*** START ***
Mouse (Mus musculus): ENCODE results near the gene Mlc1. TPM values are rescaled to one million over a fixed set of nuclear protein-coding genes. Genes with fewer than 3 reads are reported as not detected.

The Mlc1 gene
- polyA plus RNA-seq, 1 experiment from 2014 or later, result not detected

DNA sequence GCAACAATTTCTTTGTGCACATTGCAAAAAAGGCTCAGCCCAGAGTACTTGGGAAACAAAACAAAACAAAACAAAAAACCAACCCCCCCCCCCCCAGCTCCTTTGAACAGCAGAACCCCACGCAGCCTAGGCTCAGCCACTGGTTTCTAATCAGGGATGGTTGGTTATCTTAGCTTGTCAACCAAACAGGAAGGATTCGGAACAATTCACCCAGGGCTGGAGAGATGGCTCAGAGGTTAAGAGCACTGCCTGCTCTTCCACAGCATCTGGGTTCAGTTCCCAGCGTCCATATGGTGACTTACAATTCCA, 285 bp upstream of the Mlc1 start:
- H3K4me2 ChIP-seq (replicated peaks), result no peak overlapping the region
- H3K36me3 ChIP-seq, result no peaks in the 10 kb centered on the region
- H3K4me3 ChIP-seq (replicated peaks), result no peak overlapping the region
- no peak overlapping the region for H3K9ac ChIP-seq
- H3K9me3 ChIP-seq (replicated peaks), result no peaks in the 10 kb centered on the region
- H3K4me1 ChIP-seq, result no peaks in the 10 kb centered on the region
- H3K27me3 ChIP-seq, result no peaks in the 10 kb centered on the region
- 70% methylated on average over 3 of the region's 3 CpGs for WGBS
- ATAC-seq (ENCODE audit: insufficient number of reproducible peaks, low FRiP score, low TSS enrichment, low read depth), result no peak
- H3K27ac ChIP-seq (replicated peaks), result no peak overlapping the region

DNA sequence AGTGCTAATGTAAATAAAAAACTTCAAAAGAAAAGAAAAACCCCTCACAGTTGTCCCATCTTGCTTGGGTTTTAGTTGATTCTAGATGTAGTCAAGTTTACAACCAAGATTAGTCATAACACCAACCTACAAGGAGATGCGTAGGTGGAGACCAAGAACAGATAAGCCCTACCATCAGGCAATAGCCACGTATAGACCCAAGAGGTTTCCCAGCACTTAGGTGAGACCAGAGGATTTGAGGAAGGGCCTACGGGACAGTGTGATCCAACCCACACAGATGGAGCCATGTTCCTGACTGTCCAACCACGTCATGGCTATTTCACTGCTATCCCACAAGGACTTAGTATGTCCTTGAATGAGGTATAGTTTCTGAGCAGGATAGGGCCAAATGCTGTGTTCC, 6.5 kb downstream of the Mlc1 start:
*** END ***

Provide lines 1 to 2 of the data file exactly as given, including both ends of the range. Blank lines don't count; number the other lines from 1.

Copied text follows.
Mouse (Mus musculus): ENCODE results near the gene Mlc1. TPM values are rescaled to one million over a fixed set of nuclear protein-coding genes. Genes with fewer than 3 reads are reported as not detected.

The Mlc1 gene